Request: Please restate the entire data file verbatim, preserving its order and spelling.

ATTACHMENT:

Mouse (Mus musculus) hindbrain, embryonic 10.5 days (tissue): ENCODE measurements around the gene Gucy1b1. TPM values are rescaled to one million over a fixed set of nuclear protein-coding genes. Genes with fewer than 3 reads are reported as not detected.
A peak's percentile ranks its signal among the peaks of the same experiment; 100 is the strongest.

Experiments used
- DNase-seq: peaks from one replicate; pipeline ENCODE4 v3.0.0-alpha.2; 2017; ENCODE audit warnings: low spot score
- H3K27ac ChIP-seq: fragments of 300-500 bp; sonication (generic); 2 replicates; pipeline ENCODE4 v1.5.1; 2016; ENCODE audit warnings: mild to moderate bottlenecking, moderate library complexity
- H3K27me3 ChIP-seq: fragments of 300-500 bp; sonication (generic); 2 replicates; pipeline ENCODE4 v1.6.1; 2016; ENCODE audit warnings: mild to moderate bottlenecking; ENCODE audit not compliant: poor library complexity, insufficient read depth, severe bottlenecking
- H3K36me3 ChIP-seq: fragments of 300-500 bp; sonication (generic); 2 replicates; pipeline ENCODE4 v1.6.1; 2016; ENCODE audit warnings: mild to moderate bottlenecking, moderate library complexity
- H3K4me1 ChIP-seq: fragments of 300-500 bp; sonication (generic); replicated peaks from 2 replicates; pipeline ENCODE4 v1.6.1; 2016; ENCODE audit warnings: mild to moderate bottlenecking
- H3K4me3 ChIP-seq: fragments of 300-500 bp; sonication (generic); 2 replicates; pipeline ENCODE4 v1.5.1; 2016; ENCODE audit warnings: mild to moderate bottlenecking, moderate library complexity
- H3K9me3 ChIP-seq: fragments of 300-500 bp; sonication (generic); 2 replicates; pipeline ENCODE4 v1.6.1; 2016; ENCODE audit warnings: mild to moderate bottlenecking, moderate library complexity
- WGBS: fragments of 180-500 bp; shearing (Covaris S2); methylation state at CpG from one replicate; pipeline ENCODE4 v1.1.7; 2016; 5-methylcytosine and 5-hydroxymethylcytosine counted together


Mouse (Mus musculus) hindbrain, embryonic 10.5 days (tissue): ENCODE measurements around the gene Gucy1b1. TPM values are rescaled to one million over a fixed set of nuclear protein-coding genes. Genes with fewer than 3 reads are reported as not detected.
A peak's percentile ranks its signal among the peaks of the same experiment; 100 is the strongest.

Experiments used
- DNase-seq: peaks from one replicate; pipeline ENCODE4 v3.0.0-alpha.2; 2017; ENCODE audit warnings: low spot score
- H3K27ac ChIP-seq: fragments of 300-500 bp; sonication (generic); 2 replicates; pipeline ENCODE4 v1.5.1; 2016; ENCODE audit warnings: mild to moderate bottlenecking, moderate library complexity
- H3K27me3 ChIP-seq: fragments of 300-500 bp; sonication (generic); 2 replicates; pipeline ENCODE4 v1.6.1; 2016; ENCODE audit warnings: mild to moderate bottlenecking; ENCODE audit not compliant: poor library complexity, insufficient read depth, severe bottlenecking
- H3K36me3 ChIP-seq: fragments of 300-500 bp; sonication (generic); 2 replicates; pipeline ENCODE4 v1.6.1; 2016; ENCODE audit warnings: mild to moderate bottlenecking, moderate library complexity
- H3K4me1 ChIP-seq: fragments of 300-500 bp; sonication (generic); replicated peaks from 2 replicates; pipeline ENCODE4 v1.6.1; 2016; ENCODE audit warnings: mild to moderate bottlenecking
- H3K4me3 ChIP-seq: fragments of 300-500 bp; sonication (generic); 2 replicates; pipeline ENCODE4 v1.5.1; 2016; ENCODE audit warnings: mild to moderate bottlenecking, moderate library complexity
- H3K9me3 ChIP-seq: fragments of 300-500 bp; sonication (generic); 2 replicates; pipeline ENCODE4 v1.6.1; 2016; ENCODE audit warnings: mild to moderate bottlenecking, moderate library complexity
- WGBS: fragments of 180-500 bp; shearing (Covaris S2); methylation state at CpG from one replicate; pipeline ENCODE4 v1.1.7; 2016; 5-methylcytosine and 5-hydroxymethylcytosine counted together